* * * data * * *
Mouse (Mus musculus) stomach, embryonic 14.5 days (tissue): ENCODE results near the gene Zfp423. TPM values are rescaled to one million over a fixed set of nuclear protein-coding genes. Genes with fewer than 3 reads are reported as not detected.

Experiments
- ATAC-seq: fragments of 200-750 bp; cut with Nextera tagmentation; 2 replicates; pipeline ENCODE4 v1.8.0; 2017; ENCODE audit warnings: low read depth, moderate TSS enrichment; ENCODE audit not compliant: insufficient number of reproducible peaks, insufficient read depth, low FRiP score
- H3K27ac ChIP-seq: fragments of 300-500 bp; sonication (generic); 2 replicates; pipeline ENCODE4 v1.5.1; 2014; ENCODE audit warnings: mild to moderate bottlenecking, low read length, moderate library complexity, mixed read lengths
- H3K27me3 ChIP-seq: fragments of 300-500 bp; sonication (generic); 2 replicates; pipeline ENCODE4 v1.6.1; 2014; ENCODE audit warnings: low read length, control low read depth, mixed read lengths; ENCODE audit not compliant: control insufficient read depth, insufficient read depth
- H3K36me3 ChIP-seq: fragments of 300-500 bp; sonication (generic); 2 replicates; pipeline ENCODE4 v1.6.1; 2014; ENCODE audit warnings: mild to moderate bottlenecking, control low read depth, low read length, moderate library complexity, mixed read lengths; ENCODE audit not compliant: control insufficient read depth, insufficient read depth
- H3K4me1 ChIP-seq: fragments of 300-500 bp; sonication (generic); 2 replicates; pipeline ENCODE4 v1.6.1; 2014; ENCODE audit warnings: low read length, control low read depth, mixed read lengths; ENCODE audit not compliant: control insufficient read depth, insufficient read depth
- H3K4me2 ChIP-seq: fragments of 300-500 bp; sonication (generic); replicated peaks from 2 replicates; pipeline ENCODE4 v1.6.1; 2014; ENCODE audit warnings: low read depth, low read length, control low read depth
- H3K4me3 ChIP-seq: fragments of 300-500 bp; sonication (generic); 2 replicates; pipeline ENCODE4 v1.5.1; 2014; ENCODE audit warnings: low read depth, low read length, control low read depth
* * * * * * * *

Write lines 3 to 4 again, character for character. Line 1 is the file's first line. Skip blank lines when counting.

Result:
- ATAC-seq: fragments of 200-750 bp; cut with Nextera tagmentation; 2 replicates; pipeline ENCODE4 v1.8.0; 2017; ENCODE audit warnings: low read depth, moderate TSS enrichment; ENCODE audit not compliant: insufficient number of reproducible peaks, insufficient read depth, low FRiP score
- H3K27ac ChIP-seq: fragments of 300-500 bp; sonication (generic); 2 replicates; pipeline ENCODE4 v1.5.1; 2014; ENCODE audit warnings: mild to moderate bottlenecking, low read length, moderate library complexity, mixed read lengths